What is my business worth?
This is perhaps the single most asked question that we receive from potential clients. What is my business worth?
Valuing a business is extremely subjective for those that are both financially and emotionally invested in the project and moving past the emotion to arrive at what would be acceptable to a potential investor can be painful.
There are two things that we would stress about valuation and equity finance right from the outset.
1. Valuations can be ‘flexible’ (to a degree) - there are reasonably straightforward mechanisms that can be used to satisfy people with differing views on valuation
This means that if you feel your business is worth more than a potential investor does we can still proceed with a deal with your valuation being achieved based on performance.
2. Equity investors add financial value from the moment they invest.
This is sometimes difficult for clients to intuitively accept as their concern tends to focus around how much of the business they are ‘giving away’ to the investor but consider this:
Let’s assume that your business is worth £100,000 and you sell a 10% share to an investor for £10,000; You now own 90% of your business which may initially lead you to think that your stake is now wirth £90,000.
But, and it’s a big but… a business is always valued on a plus cash basis.
So the business, post investment, is now worth £110,000 (the original value plus £10,000 in cash). So your 90% stake is now actually worth £99,000. You have sold 10% of your business but only ‘lost’ £1,000 in terms of the value of your stake.
Although various formal valuation methods and calculations exist these tend to lend themselves much more to established businesses looking to grow, rather than early stage businesses who may have little or no sales income.
There are lots of variables and moving parts; for example, a great idea with no intellectual property (IP) potential is worth less than one with IP potential, and one that actually has IP is worth more.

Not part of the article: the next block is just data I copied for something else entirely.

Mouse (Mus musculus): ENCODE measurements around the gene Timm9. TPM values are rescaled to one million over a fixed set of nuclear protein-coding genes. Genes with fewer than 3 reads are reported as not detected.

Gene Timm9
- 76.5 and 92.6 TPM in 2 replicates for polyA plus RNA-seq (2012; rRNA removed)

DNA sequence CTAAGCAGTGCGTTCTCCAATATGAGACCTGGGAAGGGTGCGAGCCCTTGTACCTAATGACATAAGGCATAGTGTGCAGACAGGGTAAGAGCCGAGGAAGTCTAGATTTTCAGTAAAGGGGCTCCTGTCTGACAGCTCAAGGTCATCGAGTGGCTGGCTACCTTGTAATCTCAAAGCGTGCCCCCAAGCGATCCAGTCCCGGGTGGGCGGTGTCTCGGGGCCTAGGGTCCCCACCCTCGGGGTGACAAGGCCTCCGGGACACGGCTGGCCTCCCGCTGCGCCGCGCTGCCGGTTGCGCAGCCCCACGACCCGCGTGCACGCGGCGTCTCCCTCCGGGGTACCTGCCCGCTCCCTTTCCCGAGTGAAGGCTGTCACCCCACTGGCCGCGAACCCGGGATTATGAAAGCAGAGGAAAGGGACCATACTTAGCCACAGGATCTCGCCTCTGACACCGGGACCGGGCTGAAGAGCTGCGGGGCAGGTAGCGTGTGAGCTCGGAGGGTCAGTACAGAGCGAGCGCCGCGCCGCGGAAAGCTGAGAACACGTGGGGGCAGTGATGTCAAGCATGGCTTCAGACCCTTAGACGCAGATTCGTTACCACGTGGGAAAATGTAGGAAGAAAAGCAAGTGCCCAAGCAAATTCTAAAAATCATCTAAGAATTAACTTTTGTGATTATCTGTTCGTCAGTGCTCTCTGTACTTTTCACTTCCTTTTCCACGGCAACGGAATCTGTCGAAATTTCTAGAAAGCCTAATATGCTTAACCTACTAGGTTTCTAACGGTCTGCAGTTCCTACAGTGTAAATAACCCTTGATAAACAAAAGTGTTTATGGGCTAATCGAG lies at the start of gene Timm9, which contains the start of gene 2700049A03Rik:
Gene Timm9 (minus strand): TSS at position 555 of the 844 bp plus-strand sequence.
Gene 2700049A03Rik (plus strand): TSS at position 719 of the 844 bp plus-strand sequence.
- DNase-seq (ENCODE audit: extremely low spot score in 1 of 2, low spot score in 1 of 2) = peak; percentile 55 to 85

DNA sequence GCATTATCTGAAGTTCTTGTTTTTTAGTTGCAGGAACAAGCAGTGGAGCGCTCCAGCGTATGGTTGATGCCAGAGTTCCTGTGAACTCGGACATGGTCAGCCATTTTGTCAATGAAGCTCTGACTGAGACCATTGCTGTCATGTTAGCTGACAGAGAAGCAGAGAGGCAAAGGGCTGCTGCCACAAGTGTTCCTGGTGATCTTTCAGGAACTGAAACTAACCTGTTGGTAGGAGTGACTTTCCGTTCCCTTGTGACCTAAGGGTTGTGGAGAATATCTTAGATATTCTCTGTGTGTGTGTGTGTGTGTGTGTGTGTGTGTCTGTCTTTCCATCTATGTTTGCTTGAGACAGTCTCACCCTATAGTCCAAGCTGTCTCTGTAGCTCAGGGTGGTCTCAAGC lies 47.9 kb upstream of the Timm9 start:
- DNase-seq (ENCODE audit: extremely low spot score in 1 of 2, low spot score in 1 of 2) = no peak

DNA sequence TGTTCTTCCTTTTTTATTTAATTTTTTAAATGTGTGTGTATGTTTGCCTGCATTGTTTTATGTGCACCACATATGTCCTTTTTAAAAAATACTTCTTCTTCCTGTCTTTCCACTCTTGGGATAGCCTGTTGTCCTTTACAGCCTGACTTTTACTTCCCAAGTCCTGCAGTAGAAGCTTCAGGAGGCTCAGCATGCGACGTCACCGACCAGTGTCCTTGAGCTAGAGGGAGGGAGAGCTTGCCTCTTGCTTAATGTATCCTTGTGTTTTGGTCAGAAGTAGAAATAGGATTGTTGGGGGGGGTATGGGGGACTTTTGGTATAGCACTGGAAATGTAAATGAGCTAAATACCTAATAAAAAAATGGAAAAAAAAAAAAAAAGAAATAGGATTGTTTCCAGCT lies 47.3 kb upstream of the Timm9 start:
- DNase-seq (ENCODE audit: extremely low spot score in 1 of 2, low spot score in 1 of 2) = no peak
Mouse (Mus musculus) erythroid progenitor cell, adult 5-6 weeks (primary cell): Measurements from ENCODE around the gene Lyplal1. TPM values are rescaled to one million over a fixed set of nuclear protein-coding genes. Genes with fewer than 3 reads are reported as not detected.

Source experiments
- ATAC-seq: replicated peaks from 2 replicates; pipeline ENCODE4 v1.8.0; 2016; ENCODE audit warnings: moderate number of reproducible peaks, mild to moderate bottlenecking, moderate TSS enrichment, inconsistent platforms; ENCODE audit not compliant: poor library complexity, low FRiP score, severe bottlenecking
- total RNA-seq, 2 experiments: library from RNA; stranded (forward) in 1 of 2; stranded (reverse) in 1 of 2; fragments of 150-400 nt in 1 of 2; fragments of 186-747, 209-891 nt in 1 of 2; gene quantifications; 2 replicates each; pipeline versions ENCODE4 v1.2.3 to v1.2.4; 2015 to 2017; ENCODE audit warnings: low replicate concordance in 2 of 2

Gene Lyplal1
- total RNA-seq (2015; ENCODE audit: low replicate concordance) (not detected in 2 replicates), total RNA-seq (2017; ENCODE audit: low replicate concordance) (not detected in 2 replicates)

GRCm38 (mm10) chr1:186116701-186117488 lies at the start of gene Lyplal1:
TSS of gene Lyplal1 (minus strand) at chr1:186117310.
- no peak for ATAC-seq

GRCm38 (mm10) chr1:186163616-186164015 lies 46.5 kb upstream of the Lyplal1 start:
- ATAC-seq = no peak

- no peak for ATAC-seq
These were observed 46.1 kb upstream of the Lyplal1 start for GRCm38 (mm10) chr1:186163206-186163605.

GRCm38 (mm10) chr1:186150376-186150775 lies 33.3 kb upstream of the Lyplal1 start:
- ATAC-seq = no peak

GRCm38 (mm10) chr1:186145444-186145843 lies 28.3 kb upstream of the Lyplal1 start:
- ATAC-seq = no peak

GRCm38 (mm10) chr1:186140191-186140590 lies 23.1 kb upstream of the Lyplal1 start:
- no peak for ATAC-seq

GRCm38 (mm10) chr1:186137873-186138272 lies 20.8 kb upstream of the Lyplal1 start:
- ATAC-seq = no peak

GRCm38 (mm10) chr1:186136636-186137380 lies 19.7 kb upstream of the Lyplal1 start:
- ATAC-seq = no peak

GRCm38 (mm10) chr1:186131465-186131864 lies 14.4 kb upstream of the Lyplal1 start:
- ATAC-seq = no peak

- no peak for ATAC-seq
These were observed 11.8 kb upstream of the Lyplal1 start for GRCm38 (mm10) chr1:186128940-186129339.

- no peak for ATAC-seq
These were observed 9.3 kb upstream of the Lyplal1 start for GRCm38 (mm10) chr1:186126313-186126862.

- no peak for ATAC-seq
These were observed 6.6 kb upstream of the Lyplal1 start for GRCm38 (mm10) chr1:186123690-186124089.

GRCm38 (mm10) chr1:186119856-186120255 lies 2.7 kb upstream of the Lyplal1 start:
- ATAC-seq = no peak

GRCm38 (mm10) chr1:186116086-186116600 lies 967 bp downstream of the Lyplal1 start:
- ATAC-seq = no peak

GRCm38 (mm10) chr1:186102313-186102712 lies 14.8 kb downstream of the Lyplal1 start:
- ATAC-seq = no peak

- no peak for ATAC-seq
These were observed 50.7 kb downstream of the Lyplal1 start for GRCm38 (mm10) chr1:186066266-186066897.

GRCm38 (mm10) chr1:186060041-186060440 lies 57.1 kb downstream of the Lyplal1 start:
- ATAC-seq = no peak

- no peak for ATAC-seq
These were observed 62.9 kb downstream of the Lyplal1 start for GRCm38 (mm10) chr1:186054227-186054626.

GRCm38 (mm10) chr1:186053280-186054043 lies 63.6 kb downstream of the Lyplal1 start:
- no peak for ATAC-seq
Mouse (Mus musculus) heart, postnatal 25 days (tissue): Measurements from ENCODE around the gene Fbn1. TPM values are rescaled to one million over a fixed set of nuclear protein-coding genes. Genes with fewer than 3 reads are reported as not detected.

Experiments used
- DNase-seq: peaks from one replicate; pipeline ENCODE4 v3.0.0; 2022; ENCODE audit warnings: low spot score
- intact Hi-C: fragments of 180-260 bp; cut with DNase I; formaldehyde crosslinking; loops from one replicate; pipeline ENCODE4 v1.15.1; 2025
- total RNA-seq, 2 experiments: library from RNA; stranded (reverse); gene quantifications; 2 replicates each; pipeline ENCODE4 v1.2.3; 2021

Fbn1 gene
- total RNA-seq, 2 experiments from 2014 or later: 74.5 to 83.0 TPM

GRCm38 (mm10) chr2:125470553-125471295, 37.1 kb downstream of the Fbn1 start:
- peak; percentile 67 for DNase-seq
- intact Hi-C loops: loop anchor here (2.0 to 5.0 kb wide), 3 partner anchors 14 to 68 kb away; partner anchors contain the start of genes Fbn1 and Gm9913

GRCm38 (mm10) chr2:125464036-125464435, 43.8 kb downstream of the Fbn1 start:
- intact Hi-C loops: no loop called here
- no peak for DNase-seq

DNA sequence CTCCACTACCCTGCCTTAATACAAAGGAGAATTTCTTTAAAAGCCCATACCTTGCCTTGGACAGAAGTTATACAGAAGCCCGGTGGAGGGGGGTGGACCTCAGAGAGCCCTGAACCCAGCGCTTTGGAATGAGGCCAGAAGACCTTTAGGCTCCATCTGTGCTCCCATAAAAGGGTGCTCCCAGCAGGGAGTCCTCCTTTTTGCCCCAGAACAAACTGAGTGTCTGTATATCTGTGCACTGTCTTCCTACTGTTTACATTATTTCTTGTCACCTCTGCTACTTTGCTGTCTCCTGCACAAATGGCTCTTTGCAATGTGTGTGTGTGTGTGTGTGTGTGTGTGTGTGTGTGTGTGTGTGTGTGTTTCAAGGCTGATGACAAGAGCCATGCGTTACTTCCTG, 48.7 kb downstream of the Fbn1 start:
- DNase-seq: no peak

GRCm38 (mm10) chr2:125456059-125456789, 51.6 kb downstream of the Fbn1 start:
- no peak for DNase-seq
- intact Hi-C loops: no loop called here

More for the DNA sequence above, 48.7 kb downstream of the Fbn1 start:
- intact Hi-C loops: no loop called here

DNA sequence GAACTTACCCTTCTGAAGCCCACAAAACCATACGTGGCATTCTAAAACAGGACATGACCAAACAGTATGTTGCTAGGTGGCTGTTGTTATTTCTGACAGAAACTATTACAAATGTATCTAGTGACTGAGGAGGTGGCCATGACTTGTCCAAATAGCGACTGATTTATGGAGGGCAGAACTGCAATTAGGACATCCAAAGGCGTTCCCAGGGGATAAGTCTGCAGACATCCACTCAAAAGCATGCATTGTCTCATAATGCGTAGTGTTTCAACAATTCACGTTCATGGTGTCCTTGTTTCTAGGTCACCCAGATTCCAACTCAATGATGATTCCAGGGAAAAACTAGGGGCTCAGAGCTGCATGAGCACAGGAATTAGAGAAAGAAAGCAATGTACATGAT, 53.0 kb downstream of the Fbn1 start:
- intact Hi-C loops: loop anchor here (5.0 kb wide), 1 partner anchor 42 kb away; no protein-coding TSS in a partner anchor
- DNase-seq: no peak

As a very broad rule of thumb, we suggest:
- A great idea with no IP - is worth up to £100,000;
- A great idea with IP is worth up to £300,000;
- A great ideas with working prototype and market research is worth up to £750,000
- An early stage business with revenue traction is worth up to £1,500,000
These are the starting points in terms of valuation thought processes and the detail with the detail determining how far from any of the above valuations a proposal deviates.
As you can see from the above, revenue makes a significant difference to value as it is a great informer.
It not only demonstrates that consumers are prepared to actually part with cash for your product or service but also helps inform price point, cost of sale, re-order cadence, payment terms, quality issues, support costs - all the things that are essentially estimates prior to the moment a sale is made.
So in short, valuation is a mix of subjective views (on both sides) with reference to clear expectations that reveal how much justification is required. An apparently unrealistic valuation with no justification will kill any prospects of investment instantly.
We have helped early stage businesses raise equity investment for more than 20 years and are happy to look at a business plan and provide initial guidance on a free of charge, no obligation basis.
Our fee structure is then a small upfront fee of £650 or £1,850 depending on how much you are looking to raise plus an additional success fee which is contingent on the amount raised.